The thing about freelancing is that there are no boundaries, unless you make them yourself. There’s no 5 o’clock quitting time, after which you head to happy hour with your colleagues, or return home to a lighthearted dinner with friends or family.
Or, at least, that’s how I imagine what it must be like to work in an office. Or, more accurately, to be able to leave one’s work at the office: once your workday is done you get to relax into the absence of that constant nagging in the back (or front) of your mind about an email that needs answering, an invoice that needs sending, those taxes that need paying.
Of course, I realize that this fantasy is far from the reality of having a full-time office job. I know that working in an office when you have a youngster at home comes with its own set of hurdles, especially as employees are increasingly expected to be available 24/7, regardless of their contracted hours.
My wife and I are both freelancers. She’s a composer and a performer. I’m a writer, a musician, and sometimes a bar/bat mitzvah tutor. As someone whose livelihood depends on keeping the gigs coming I have to stay on top of a lot of minutia. Sometimes the details of my job are like a horde of rapacious invaders, swords at the ready, waiting to pillage my entire waking day if I don’t keep them at bay.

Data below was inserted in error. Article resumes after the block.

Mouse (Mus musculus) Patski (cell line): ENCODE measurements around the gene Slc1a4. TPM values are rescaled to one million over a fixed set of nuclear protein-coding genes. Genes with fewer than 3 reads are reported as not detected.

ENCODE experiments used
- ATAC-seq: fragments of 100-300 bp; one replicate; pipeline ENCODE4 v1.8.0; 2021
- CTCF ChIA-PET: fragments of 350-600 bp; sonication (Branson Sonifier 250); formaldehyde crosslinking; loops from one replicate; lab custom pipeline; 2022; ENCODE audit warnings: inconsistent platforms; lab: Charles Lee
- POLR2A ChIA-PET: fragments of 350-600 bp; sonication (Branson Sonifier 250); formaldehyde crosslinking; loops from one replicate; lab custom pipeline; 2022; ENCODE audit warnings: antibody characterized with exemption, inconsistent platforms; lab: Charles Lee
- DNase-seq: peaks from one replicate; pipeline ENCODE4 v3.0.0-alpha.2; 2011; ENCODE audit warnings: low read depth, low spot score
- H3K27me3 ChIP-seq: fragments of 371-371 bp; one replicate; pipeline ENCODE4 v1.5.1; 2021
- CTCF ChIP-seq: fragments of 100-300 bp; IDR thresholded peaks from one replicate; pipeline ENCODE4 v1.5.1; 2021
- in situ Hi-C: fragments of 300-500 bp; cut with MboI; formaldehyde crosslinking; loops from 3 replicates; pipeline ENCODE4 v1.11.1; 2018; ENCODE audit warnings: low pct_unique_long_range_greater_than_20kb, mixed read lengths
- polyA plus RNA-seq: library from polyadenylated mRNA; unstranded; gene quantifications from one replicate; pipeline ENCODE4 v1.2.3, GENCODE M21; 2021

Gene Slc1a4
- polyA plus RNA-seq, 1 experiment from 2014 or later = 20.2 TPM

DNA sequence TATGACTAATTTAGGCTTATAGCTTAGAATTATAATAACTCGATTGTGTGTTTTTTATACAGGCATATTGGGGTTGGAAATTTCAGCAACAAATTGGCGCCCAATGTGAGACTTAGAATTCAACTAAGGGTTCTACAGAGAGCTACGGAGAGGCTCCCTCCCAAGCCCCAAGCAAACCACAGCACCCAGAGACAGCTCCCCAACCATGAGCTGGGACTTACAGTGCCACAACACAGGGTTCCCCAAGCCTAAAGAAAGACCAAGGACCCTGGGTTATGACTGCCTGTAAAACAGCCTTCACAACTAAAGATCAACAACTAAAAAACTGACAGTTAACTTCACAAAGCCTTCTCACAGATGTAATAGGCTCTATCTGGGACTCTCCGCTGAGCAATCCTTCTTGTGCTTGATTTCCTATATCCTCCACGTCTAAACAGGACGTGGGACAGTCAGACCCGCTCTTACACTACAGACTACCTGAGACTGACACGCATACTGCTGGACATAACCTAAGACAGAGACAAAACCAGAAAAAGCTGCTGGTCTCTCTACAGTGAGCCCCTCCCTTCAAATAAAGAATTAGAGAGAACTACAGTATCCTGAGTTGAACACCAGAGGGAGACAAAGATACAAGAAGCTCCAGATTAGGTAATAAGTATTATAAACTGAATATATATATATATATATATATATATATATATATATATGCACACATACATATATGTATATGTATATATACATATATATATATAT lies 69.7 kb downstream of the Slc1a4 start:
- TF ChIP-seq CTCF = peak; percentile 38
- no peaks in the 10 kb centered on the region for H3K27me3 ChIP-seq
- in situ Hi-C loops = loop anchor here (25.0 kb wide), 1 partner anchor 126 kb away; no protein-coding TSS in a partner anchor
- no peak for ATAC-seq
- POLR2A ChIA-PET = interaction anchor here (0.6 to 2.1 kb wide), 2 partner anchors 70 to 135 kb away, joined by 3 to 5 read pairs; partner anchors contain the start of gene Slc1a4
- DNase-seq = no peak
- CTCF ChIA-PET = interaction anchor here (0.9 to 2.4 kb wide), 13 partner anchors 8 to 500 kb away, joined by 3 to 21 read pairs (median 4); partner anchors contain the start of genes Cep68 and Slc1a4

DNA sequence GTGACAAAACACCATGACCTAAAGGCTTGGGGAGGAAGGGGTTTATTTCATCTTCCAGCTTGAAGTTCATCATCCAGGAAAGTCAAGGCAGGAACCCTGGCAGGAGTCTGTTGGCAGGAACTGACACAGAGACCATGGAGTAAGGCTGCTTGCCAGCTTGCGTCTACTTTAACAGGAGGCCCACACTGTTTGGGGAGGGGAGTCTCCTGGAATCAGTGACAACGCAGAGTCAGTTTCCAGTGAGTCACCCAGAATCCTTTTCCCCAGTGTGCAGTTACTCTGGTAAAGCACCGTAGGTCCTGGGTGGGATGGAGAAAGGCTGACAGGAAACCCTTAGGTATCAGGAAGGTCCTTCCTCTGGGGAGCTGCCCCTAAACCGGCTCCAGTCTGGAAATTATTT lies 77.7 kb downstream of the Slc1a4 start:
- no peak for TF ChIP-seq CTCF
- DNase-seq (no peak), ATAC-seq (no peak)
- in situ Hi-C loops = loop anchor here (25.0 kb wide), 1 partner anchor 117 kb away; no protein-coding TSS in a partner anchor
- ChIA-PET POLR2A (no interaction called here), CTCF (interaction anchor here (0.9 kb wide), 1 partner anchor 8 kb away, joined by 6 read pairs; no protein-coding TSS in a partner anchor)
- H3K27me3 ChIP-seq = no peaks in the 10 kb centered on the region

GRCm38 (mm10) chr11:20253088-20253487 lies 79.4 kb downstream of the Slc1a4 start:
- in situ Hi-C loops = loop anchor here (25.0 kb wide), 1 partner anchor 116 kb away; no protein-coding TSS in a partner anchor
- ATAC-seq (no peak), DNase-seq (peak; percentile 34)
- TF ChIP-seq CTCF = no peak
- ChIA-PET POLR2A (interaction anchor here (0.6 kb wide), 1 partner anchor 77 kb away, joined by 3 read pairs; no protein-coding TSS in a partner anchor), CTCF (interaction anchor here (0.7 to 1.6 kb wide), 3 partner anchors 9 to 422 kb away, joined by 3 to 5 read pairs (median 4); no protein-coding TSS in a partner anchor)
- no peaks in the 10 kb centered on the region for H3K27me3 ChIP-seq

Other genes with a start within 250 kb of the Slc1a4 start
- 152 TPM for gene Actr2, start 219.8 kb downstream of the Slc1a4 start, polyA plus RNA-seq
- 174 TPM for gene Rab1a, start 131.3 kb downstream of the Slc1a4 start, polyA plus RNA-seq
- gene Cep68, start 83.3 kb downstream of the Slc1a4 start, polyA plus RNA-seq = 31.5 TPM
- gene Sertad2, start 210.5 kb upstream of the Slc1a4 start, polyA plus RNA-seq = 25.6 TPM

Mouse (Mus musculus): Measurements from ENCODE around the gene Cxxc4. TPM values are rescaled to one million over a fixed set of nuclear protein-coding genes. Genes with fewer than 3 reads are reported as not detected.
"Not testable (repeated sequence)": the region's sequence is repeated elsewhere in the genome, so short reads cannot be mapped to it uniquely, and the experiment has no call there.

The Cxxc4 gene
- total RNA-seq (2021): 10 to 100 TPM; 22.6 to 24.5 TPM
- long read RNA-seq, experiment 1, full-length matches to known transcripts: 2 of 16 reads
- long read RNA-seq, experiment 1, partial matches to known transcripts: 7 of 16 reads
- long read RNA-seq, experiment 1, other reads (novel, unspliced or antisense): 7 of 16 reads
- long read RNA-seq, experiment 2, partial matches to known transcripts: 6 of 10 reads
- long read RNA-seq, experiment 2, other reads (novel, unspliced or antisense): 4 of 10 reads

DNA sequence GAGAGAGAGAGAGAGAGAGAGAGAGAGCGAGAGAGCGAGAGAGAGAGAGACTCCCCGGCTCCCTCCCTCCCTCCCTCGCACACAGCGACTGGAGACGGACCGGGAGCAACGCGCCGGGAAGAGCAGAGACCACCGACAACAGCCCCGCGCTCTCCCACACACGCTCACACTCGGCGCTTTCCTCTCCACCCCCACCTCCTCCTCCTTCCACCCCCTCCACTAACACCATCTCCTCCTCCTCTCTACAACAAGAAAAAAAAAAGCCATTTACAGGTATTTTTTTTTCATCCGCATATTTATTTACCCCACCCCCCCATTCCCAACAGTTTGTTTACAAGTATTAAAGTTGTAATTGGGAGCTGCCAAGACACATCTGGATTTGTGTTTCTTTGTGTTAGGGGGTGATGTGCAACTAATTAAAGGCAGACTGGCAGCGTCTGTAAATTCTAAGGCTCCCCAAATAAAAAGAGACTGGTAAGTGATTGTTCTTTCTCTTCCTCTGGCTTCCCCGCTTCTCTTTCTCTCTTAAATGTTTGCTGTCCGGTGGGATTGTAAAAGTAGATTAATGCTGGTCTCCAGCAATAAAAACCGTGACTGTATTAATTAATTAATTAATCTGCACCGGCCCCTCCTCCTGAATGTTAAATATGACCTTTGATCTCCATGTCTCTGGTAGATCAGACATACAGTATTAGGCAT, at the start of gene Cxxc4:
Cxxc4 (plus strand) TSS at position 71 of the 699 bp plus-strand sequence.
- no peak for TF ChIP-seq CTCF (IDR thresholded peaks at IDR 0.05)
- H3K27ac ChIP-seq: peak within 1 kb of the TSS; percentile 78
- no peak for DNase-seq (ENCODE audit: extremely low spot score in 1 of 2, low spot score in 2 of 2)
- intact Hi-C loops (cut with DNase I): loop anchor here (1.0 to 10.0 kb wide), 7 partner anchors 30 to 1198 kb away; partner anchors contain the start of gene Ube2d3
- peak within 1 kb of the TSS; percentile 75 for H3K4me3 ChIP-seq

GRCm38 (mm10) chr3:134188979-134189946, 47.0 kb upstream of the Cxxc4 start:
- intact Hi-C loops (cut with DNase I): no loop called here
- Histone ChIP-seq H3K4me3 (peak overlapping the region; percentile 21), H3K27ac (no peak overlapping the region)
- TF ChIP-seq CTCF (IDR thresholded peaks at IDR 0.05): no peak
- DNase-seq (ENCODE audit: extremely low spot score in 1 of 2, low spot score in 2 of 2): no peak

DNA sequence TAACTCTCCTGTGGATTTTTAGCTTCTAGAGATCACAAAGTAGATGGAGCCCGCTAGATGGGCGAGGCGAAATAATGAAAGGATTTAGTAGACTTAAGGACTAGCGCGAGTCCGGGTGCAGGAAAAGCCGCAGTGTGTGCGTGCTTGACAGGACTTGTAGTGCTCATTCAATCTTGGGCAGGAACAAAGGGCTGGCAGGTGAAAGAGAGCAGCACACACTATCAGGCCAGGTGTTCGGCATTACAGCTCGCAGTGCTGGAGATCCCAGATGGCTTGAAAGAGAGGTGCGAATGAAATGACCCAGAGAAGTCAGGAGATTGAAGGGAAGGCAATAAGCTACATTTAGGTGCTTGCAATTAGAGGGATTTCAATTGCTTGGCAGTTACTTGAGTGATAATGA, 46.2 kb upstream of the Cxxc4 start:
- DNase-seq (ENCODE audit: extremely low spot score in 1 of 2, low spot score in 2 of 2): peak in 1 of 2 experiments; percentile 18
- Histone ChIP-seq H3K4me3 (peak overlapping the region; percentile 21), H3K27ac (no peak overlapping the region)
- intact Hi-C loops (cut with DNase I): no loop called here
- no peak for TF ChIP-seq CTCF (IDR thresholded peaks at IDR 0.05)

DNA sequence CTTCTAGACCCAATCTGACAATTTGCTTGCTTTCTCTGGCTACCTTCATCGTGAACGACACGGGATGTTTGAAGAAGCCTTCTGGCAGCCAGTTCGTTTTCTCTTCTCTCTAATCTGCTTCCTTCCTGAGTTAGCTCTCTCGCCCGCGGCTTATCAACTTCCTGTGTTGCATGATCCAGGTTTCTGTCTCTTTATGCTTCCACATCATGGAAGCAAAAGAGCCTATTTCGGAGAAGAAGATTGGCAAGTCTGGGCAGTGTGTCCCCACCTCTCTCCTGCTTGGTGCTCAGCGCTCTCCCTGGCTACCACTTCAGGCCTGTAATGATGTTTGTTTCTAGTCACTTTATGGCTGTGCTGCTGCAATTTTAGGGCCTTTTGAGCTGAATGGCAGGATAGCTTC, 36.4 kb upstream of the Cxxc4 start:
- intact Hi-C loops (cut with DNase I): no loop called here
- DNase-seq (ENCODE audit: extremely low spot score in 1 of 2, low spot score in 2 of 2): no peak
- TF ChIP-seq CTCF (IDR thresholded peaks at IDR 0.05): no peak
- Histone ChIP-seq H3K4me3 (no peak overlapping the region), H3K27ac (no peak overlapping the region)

Freelancing is complicated. But the truth is, I also love it. I tried to work at an office and quit after three months of being bored to tears. Turns out that I just wasn’t cut out to be a receptionist for a physical therapist, even if she did specialize in musicians’ injuries. As a freelancer, I love that my work is always different. I (mostly) love the irregular hours that allow me so much freedom. I love that I can work from anywhere, which means that I can travel. Even with all of the challenges, I wouldn’t have it any other way.
I’ve taught lessons from my parents’ home in Jerusalem and a friend’s house in Tel Aviv. I’ve submitted an article from a cafe halfway between Brooklyn and Boston, where my band was playing a show. I’ve interviewed a rock star in my cousin’s guest room while we were visiting for a few days. My wife has critiqued the mixes for her album from a guesthouse in Greece, and she’s run a social media campaign for her band from an Airbnb in Los Angeles. This semi-nomadic lifestyle is just how we roll.
In fact, it’s how everyone we know who works in this piecemeal fashion rolls. (Actually, there are some 57 million freelancers in the U.S., so there are lots of people who are rolling this way!) In a way, we’re able to escape the grind. In another way, we can never escape the grind — our work is always with us. It’s a double-edged sword.